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Potato Facts

 

MEET DR JOE KOSTERICH M.B.B.S. LOCALLY GROWN FRESH POTATOES HEALTH AMBASSADOR

 

Dr Joe

Author, speaker, doctor and health industry consultant, Dr Joe Kosterich wants you to be healthy and get the most out of life.

Dr Joe has a weekly health segment on The Today show on Channel 9 and is seen regularly on Channel 9 News. He is on drive every Tuesday with Paul Murray on  6PR, Perth and has been the ‘Nightline’ and Perth Tonight doctor for the last ten years, as well as being a regular on 4BC Brisbane.  He has been a guest on numerous American Internet radio shows and is a guest contributor on international health and wellbeing websites.

Dr Joe gives motivational and practical health talks for the general public and corporations on how to look and feel better.

He has had previous positions in the Australian Medical Association and sat on numerous industry and government boards. He has extensive corporate experience in the setting up and management of medical centres and in helping businesses maintain a healthy workforce.

You can connect with Dr Joe at www.drjoe.net.au, follow Joe’s blug at http://drjoetoday.com, Twitter page @drjoesdiyhealth and Facebook at https://www.facebook.com/DrJoesDIYHealth

 

 

GET THE FACTS ABOUT CARBOHYDRATES, STARCH AND GI WITH DR JOE KOSTERICH

Our bodies need to have some carbohydrates each day to give us energy. The key is to eat mainly good carbohydrates. The best type is the complex carbohydrate which is absorbed more slowly. Potatoes are a source of complex carbohydrates and they have essential vitamins and minerals too. It surprises many people to learn that for the same serving size, potatoes have less carbohydrates than rice or pasta. So you can enjoy eating potatoes as part of a healthy diet without having to worry about too many carbs.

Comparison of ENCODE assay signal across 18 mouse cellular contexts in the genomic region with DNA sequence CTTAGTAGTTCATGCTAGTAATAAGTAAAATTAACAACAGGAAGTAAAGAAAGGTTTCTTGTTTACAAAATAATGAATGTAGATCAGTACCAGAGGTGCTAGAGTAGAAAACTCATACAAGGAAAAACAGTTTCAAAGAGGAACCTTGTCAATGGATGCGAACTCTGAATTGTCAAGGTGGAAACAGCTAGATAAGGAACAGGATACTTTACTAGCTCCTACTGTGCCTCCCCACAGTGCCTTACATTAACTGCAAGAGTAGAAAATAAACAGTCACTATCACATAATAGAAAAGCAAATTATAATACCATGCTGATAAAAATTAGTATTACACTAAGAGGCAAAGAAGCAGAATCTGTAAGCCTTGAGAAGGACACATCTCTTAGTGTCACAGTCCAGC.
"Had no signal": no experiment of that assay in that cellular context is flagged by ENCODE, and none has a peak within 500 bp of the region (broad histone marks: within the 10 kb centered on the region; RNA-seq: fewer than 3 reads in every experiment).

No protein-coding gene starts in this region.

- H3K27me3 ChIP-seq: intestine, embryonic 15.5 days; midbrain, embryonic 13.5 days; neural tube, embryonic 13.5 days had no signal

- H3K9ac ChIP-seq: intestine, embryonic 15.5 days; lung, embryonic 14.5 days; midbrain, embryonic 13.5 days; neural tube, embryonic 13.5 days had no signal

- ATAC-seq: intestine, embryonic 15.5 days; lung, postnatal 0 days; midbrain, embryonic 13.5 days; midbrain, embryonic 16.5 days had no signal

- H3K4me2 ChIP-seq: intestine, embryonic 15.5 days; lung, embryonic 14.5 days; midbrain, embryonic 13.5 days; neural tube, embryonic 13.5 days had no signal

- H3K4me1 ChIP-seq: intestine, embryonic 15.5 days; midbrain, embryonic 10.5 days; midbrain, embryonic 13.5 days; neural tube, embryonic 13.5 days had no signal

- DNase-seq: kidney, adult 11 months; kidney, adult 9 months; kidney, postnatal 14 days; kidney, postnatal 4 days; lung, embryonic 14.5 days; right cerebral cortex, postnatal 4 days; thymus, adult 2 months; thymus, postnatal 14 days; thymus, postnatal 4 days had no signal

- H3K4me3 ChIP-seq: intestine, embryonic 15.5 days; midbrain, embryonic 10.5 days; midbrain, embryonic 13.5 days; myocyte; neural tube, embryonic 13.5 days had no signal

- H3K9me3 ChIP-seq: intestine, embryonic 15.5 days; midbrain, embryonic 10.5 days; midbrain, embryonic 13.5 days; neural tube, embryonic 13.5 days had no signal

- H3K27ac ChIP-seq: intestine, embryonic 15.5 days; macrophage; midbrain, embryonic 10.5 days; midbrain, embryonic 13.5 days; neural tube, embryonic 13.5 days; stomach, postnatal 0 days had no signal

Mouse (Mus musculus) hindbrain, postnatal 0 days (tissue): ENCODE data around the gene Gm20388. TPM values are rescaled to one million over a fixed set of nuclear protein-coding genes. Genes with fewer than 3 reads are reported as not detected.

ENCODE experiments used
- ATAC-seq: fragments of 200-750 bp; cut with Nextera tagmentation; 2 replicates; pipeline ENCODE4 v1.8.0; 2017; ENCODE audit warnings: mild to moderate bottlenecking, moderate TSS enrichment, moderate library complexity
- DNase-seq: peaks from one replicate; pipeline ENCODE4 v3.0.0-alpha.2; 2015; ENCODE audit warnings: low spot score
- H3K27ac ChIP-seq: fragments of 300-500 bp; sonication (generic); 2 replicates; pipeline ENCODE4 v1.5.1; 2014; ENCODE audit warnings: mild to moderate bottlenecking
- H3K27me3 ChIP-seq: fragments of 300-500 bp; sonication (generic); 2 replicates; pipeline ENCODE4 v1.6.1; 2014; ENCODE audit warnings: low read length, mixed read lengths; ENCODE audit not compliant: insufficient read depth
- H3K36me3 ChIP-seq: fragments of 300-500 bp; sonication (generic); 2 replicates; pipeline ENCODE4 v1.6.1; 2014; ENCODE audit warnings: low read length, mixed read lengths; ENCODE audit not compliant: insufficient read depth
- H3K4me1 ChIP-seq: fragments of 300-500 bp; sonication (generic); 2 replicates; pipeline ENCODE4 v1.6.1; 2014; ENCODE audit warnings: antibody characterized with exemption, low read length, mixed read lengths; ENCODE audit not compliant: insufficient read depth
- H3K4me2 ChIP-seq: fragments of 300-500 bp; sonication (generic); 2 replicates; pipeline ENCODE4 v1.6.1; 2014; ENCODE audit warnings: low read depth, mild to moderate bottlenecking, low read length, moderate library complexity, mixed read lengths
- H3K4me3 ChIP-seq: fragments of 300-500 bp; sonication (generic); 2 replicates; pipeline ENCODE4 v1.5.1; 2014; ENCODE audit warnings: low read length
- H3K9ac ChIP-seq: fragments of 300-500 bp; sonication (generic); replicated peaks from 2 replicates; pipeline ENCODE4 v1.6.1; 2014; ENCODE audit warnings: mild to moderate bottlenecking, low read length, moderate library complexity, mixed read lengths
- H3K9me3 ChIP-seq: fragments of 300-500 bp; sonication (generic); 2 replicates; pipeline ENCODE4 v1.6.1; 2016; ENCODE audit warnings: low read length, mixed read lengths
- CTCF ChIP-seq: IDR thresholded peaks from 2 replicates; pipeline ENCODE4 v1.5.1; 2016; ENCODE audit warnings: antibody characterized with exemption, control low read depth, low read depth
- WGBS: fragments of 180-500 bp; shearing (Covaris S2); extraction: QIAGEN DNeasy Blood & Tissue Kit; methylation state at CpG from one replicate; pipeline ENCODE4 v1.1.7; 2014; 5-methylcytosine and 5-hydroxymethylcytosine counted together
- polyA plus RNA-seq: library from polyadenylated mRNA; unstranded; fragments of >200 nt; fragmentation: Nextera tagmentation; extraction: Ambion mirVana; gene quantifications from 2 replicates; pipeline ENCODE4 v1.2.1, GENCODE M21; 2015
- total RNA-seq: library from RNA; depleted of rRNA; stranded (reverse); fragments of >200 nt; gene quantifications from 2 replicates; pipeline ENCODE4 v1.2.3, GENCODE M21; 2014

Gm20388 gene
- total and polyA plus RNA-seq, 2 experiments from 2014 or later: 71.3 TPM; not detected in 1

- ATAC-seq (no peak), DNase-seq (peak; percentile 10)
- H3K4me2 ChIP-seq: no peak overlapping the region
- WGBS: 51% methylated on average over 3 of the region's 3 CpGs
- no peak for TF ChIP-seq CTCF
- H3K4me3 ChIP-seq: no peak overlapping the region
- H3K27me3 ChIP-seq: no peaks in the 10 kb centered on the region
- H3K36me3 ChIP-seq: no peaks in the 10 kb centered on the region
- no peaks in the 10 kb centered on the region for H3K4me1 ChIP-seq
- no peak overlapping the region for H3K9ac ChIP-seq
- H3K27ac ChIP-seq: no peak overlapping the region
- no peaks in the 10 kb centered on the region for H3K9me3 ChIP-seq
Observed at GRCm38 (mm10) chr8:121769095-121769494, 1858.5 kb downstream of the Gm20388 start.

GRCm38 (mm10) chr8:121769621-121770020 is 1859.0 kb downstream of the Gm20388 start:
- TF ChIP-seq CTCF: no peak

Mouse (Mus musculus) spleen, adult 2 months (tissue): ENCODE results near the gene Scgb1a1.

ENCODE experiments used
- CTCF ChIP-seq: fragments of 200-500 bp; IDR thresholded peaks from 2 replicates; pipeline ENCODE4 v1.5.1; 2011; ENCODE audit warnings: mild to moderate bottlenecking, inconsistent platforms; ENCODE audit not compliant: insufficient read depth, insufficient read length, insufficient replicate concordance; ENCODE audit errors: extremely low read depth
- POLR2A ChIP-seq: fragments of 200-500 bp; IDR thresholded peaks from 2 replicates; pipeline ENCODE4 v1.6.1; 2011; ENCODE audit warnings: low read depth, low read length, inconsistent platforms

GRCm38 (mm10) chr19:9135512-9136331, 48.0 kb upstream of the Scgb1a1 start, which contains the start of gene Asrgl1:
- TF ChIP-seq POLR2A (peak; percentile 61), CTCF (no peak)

There are many myths about foods and this is one. The Glycaemic Index (GI) is basically a measure of how quickly a carbohydrate is absorbed by the body. The lower the number the slower the absorption. Whilst there is nothing wrong with eating some foods which are high  GI (for example watermelon) it is good to eat mainly foods which are in the low (below 55) or medium (55 to 70) range. Potatoes in the main are low GI although some may be medium depending on how they are prepared. Even when dieting you still need energy. Eating potatoes as part of a healthy diet not only provide you with a good source of energy but also essential vitamins and minerals. So you can enjoy eating potatoes on a low GI diet.

The reality is that potatoes are good for you and here is why. The term starch is a generic term for carbohydrate which does not allow for the difference between “good and bad” carbs. Our bodies do best when we provide them with complex or good carbs. These are absorbed more slowly and come with other goodness. Potatoes are a source of complex or good carbohydrates as well as essential vitamins and minerals. With less “starch” than rice or pasta and with vitamin C iron and magnesium, potatoes are an important part of a healthy diet.